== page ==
The Museum of Islamic Art, Doha Port, Doha, Qatar

Pei continued to design impressive buildings during the 1990s, including the United States Holocaust Memorial Museum in Washington, D.C., and the Rock and Roll Hall of Fame in Cleveland, Ohio. 

For more than 60 years, Pei has been one of the world's most sought-after architects and has handled a wide range of commercial, government and cultural projects. He created Chicago's Hyatt Center, completed in 2005, and the Musée d'Art Moderne in Kirchberg, Luxembourg, completed in 2006.

Now in his 90s, Pei still maintains an active work schedule. In India, he has several designs in process, including Mumbai's Lodha Place. He is also working on Los Angeles's Century Plaza, Fordham University's Lincoln Center Campus in New York and the Charles Darwin Centre in Darwin, Australia.

With a unique west-east perspective, Mr. Pei see the world differently. He said in one book: “In the West, a window is a window, it lets in light and fresh air. But to the Chinese, it's a picture frame. And the garden is always there.”

Learn more about I.M.Pei, please go to Bio.

Wednesday, July 30, 2014

The Odyssey of Shen Congwen

Odyssey discusses Shen Congwen(沈从文,1902-1988)in terms of several pertinent questions in modern Chinese history and literature.

Shen is already well known to many readers in these fields as the young solider from West Hunan warlord armies who escaped what might literally have been a dead end in that career to become a celebrated writer, editor, and educator, until he turned to a third career as an antiquarian in the late 1940s.

The scope of Odyssey as a biography is inclusive in presenting all this in an authoritative account, scrupulously compiled fro a host of documents and interviews, many of the latter with Shen himself. The results should stand as a valuable reference on many facts and a judicious presentation of speculation on them.

Shen Congwen and his wife
As Kinkley states in the Introduction, he is after facts more than explanations, and the levels of detail which emerges gives the reader plenty of room to test speculation about the author against what can be documented.

As a dispassionate biographer Kinkley often summarizes relevant facts in an admirably cogent form, as when exploring Shen's situation on the eve of his suicide attempt in 1949. At other times, in doing justice to, for example, a myriad of possible motives Shen had for leaving West Hunan and going to Beijing, Odyssey demands more patience from the reader. Unprecedented as this study is in its scope and detail, it is not altogether fair to call it a pioneer biography, given the available biographical work done by earlier scholars.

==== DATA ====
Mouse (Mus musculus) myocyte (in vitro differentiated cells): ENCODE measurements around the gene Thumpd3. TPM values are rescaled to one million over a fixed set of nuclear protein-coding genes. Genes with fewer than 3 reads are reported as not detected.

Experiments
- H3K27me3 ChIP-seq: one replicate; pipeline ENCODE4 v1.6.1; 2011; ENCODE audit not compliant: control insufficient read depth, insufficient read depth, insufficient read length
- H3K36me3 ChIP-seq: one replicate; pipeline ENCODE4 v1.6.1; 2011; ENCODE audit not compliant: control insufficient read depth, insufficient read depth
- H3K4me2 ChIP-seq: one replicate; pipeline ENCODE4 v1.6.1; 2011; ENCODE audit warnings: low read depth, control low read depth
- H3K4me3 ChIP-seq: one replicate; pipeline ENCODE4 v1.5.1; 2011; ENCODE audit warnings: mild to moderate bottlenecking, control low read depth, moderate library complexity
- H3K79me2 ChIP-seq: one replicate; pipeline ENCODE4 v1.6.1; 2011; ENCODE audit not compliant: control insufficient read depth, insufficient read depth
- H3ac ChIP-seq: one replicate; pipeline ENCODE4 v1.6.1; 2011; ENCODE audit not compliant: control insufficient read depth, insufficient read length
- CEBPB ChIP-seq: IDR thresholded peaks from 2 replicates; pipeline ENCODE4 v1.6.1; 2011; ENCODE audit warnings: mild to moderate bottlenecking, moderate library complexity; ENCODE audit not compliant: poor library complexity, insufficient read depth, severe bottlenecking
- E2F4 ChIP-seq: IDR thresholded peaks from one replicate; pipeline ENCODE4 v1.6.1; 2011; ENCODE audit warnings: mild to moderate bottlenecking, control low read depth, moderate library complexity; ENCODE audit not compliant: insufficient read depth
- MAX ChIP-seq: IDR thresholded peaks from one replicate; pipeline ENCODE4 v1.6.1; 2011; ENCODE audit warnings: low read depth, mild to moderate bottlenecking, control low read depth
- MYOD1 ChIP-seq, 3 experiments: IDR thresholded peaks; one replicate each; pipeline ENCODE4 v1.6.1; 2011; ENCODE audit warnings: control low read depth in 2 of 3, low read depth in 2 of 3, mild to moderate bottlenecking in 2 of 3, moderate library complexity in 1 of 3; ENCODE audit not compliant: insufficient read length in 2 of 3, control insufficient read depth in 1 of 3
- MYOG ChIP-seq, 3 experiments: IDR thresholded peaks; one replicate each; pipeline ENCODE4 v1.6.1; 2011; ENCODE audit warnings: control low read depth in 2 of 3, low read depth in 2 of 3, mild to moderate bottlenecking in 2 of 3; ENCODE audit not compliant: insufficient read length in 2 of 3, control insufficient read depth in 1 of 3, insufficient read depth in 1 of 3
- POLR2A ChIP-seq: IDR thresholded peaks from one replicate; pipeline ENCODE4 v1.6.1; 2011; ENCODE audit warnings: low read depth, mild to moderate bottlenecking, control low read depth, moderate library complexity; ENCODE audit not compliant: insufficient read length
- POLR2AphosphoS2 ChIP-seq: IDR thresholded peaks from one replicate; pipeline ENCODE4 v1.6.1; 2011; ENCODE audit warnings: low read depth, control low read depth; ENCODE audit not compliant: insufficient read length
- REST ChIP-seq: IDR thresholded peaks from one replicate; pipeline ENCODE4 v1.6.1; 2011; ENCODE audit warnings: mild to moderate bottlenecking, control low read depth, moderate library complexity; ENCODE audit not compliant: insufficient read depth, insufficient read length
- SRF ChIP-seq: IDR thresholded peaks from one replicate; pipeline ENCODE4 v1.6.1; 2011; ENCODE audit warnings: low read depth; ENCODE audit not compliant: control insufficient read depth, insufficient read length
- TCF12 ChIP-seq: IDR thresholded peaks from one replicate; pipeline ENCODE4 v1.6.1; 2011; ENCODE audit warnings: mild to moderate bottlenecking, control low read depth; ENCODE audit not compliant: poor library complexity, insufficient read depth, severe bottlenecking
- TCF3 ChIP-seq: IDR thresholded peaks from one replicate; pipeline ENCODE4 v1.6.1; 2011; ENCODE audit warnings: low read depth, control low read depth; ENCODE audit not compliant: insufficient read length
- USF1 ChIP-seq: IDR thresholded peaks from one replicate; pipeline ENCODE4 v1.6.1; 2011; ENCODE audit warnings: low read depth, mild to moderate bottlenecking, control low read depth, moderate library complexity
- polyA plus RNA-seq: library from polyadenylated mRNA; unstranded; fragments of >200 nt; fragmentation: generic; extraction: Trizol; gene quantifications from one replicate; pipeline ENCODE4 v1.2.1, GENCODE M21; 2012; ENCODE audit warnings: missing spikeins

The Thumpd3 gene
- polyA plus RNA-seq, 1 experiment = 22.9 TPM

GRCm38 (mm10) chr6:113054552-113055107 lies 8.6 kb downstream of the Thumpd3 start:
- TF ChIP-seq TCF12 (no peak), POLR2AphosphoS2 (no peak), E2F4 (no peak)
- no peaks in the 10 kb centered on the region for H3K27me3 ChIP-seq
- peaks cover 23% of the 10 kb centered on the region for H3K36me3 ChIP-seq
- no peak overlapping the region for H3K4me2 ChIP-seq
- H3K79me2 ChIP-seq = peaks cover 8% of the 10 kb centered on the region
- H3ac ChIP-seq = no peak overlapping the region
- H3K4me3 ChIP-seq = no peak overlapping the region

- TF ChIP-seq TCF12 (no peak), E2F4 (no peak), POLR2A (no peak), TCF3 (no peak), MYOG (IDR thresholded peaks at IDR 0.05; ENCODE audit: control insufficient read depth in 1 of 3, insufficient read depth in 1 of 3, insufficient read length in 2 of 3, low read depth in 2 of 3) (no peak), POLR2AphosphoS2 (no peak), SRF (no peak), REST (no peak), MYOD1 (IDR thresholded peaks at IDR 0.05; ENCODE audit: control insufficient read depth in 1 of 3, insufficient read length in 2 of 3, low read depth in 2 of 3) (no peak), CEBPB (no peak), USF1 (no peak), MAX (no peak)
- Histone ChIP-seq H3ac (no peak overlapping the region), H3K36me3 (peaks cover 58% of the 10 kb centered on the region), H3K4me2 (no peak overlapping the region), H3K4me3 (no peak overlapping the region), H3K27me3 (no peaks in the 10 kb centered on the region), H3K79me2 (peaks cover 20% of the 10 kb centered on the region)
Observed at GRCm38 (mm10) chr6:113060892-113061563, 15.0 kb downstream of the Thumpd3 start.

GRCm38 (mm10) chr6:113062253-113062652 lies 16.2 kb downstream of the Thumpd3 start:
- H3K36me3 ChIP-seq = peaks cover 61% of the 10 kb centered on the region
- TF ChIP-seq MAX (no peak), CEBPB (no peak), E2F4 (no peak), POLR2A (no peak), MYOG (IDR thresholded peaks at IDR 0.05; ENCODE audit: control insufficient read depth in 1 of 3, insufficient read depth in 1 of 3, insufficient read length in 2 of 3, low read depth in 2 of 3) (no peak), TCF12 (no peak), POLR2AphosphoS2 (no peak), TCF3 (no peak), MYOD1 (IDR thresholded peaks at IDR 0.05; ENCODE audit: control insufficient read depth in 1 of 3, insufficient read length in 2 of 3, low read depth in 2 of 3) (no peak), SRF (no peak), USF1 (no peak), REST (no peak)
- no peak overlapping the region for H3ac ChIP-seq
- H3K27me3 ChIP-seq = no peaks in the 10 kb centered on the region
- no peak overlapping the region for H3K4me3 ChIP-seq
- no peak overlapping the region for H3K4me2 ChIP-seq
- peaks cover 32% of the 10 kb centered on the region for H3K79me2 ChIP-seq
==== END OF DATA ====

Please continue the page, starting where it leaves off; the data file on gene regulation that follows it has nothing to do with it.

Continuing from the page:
The Odyssey of Shen Congwen, by Jeffrey C. Kinkley
Stanford University Press, 464 pages

Ghost Month

August is Ghost Month in Taiwan-a time to commemorate the dead: burn incense, visit shrines, commemorate ancestors, and avoid unlucky situations, large purchases, and bodies of water. 

Jing-nan, a young man who runs a food stand in a bustling Taipei night market, doesn't consider himself superstitious, but this August is going to haunt him no matter what he does. He is shocked to the core when he learns his ex-girlfriend from high school has been murdered. She was found scantily clad and shot in the chest on the side of a highway where she was selling betel nuts to passing truck drivers. 

Beyond his harrowing grief for this lost love of his life, Jing-nan is also confused by the news: "betel nut beauties" are usually women in the most desperate of circumstances; the job is almost as taboo as prostitution. But Julia Huang had been the valedictorian of their high school, and the last time Jing-nan spoke to her she was enrolled in NYU's honor program, far away in New York. The facts don't add up. Julia's parents don't think so, either, and the police seem to have closed the case without asking any questions. The Huangs beg Jing-nan if he can do some investigating on his own-reconnect with old classmates, see if he can learn anything about Julia's life that she might have kept from them. Reluctantly, he agrees, for Julia's sake; but nothing can prepare him for what he learns, or how it will change his life.